"It all really began...on the day my Aunt Rosamund's door handle went missing."
And so begins the narrative of Clod Iremonger. This book has such strange things as birth objects, rogue seagulls, an ostrich that may or may not be living in the house, dark secrets, a forest of chimneys, and myriad of strange cousins. It's dark, funny, and highly imaginative. It's also quite creepy and perfect for this Halloween season.
A Kirkus Best Teen Book of 201 A New York Times Book Review Editor's Pick A Publishers Weekly Indie Pick: Big Books from Small Presses Welcome to Heap House, the sprawling, slipshod maze of a mansion, built on the "Heaps," a collection of forgotten trash and curios. Young Clod Iremonger and his eccentric family, the "kings of mildew, moguls of mold," made their fortune from this collected detritus. The Iremongers are an odd old family, each the owner of the birth object they must keep with them at all times. Clod is perhaps the oddest of all--his gift and his curse is that he can hear all of the objects of Heap House whispering. Yes, a storm is brewing over Heap House and the house's many objects are showing strange signs of life. Clod is on the cusp of being "trousered" and married off (unhappily) to his cousin Pinalippy when he meets the plucky orphan servant Lucy Pennant, with whose help he begins to uncover the dark secrets of his family's empire. The first installment of the Iremonger Trilogy, Heap House introduces readers to a gloriously imagined dark world whose inhabitants come alive on the page--and in Edward Carey's fantastical illustrations. Heap House is a book that will appeal to fans of Neil Gaiman, Roald Dahl and Mervyn Peake, young and old alike. Mystery, romance, and the perils of the Heaps await.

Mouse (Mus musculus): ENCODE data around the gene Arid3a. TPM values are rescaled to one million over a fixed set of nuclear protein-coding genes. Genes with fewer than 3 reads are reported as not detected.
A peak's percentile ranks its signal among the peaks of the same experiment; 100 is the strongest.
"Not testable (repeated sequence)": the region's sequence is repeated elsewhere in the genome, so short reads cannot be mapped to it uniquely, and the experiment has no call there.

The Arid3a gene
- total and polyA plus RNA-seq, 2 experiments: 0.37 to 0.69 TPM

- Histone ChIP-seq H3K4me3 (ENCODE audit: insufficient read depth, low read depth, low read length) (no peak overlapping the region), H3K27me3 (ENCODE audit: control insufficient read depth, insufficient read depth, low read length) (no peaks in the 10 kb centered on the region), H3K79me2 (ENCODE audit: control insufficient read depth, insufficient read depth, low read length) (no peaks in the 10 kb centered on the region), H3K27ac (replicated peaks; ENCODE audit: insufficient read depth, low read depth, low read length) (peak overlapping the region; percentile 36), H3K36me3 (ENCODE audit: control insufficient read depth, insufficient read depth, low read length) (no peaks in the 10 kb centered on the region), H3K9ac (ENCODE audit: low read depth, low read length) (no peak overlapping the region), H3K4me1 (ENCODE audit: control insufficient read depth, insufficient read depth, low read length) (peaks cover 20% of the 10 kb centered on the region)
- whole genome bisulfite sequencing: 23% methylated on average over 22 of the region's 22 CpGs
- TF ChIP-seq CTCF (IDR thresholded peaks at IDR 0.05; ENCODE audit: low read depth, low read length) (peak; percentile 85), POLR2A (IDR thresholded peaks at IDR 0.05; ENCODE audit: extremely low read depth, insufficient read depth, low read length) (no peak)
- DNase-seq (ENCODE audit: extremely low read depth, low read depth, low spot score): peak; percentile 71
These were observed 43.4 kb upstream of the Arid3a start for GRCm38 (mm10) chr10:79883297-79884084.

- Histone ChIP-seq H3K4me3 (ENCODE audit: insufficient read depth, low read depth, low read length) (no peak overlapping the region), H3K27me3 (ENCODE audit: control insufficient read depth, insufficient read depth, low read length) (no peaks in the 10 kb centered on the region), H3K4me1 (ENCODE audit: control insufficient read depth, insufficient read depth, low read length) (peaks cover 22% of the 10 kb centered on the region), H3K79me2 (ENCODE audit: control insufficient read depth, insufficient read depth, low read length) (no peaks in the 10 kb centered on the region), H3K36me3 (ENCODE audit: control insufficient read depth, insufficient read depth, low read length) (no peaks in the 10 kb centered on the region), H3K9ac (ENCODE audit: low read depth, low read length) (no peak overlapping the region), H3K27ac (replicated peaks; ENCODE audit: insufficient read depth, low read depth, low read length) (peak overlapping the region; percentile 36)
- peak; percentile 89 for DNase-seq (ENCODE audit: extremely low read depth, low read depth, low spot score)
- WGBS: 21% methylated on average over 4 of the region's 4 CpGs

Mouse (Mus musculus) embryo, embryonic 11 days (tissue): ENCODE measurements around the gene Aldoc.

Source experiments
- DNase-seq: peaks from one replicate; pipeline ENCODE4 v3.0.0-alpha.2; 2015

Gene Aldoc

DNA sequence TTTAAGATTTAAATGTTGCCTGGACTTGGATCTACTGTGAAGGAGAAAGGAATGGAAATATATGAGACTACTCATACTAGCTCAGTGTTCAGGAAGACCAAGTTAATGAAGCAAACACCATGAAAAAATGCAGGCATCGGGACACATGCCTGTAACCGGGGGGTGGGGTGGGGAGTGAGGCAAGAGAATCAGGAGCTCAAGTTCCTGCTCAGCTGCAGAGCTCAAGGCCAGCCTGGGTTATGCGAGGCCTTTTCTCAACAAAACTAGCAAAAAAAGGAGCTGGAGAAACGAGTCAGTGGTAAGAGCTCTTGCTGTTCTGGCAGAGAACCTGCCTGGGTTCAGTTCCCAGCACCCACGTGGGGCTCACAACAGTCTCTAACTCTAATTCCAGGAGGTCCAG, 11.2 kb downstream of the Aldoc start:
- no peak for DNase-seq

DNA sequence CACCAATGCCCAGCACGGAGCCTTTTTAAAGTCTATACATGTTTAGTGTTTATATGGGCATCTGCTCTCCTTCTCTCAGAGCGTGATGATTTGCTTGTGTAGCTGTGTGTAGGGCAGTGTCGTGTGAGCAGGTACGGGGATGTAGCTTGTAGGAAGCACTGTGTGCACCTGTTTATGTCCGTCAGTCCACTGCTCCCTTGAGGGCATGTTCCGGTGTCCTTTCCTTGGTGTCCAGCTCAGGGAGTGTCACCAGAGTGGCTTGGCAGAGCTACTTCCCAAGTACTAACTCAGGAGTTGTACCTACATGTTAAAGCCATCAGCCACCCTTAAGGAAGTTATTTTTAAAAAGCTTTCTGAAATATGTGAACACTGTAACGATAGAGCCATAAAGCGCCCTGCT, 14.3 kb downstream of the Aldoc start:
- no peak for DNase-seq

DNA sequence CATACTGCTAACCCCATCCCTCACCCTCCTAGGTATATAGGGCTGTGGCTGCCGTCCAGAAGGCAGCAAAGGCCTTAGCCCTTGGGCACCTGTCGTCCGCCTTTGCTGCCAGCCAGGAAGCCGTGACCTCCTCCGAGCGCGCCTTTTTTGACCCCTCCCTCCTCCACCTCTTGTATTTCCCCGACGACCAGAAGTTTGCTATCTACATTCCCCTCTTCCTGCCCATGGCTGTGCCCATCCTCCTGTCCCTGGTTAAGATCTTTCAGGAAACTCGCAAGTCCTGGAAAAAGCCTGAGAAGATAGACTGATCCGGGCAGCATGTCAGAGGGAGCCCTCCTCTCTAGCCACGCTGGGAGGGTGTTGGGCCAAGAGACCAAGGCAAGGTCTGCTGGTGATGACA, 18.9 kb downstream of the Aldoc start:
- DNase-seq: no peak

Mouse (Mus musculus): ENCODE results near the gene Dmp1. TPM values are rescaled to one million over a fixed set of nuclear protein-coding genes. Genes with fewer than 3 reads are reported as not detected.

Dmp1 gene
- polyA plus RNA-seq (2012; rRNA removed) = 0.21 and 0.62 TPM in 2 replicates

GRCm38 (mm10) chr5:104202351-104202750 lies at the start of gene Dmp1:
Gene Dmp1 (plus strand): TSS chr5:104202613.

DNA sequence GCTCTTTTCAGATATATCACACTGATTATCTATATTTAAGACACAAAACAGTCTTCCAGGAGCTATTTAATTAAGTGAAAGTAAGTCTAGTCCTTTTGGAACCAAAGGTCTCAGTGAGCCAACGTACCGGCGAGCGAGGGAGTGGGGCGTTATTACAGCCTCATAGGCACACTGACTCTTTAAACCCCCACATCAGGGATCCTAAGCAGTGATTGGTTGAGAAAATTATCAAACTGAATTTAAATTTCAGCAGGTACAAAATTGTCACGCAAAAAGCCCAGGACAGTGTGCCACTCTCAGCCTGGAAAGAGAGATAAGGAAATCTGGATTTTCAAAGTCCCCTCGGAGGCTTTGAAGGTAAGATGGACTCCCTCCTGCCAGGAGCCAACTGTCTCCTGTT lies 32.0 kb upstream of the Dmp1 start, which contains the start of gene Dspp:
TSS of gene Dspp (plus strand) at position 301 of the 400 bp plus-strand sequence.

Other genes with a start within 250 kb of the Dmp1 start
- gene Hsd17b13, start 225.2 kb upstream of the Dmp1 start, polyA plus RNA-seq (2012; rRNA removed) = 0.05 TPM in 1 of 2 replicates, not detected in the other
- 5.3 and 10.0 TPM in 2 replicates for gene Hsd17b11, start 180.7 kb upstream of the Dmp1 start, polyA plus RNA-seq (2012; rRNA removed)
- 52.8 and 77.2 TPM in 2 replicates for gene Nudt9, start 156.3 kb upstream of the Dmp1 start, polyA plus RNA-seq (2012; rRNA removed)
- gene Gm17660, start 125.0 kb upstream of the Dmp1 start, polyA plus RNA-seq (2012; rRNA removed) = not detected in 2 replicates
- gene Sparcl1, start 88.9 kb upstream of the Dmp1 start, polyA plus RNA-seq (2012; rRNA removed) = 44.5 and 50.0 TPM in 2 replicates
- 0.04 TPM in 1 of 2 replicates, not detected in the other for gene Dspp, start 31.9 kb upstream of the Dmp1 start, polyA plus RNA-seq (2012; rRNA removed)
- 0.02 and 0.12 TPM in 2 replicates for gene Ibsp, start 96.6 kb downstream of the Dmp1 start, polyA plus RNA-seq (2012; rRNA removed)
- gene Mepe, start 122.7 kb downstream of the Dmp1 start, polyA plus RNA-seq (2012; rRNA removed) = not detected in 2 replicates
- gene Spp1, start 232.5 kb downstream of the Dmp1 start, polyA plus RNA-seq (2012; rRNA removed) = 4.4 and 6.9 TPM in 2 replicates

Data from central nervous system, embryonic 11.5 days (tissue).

About the Author
Edward Carey is the author and illustrator of two novels for adults, Observatory Mansions and Alva and Irva, which was longlisted for the IMPAC Literary Award. The Iremonger Trilogy is his first work for young readers. Born in England, he now lives in Austin, Texas, with his wife and two children, where he wrote the Iremonger Trilogy because he missed feeling cold and gloomy.